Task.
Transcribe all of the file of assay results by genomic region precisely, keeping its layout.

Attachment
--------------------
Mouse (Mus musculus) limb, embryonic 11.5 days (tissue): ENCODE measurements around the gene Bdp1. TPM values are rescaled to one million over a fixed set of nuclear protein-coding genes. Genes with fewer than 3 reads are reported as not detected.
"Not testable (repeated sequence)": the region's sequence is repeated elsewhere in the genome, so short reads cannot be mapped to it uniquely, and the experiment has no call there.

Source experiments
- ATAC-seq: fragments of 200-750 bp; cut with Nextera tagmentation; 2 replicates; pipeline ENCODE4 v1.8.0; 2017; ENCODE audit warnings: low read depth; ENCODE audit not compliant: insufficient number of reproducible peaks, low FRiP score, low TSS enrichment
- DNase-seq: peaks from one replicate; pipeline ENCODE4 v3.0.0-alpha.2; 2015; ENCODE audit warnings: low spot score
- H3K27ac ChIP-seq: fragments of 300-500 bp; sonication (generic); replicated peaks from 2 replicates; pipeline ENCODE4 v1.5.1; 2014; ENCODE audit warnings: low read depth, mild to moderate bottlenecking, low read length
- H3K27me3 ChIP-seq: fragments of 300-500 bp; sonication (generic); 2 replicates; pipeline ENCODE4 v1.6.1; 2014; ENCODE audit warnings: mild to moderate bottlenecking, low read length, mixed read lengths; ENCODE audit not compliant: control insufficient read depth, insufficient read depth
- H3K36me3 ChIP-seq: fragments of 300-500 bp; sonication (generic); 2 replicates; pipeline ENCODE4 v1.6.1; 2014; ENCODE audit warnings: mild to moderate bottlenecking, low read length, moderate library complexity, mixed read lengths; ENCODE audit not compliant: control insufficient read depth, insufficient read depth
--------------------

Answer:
Mouse (Mus musculus) limb, embryonic 11.5 days (tissue): ENCODE measurements around the gene Bdp1. TPM values are rescaled to one million over a fixed set of nuclear protein-coding genes. Genes with fewer than 3 reads are reported as not detected.
"Not testable (repeated sequence)": the region's sequence is repeated elsewhere in the genome, so short reads cannot be mapped to it uniquely, and the experiment has no call there.

Source experiments
- ATAC-seq: fragments of 200-750 bp; cut with Nextera tagmentation; 2 replicates; pipeline ENCODE4 v1.8.0; 2017; ENCODE audit warnings: low read depth; ENCODE audit not compliant: insufficient number of reproducible peaks, low FRiP score, low TSS enrichment
- DNase-seq: peaks from one replicate; pipeline ENCODE4 v3.0.0-alpha.2; 2015; ENCODE audit warnings: low spot score
- H3K27ac ChIP-seq: fragments of 300-500 bp; sonication (generic); replicated peaks from 2 replicates; pipeline ENCODE4 v1.5.1; 2014; ENCODE audit warnings: low read depth, mild to moderate bottlenecking, low read length
- H3K27me3 ChIP-seq: fragments of 300-500 bp; sonication (generic); 2 replicates; pipeline ENCODE4 v1.6.1; 2014; ENCODE audit warnings: mild to moderate bottlenecking, low read length, mixed read lengths; ENCODE audit not compliant: control insufficient read depth, insufficient read depth
- H3K36me3 ChIP-seq: fragments of 300-500 bp; sonication (generic); 2 replicates; pipeline ENCODE4 v1.6.1; 2014; ENCODE audit warnings: mild to moderate bottlenecking, low read length, moderate library complexity, mixed read lengths; ENCODE audit not compliant: control insufficient read depth, insufficient read depth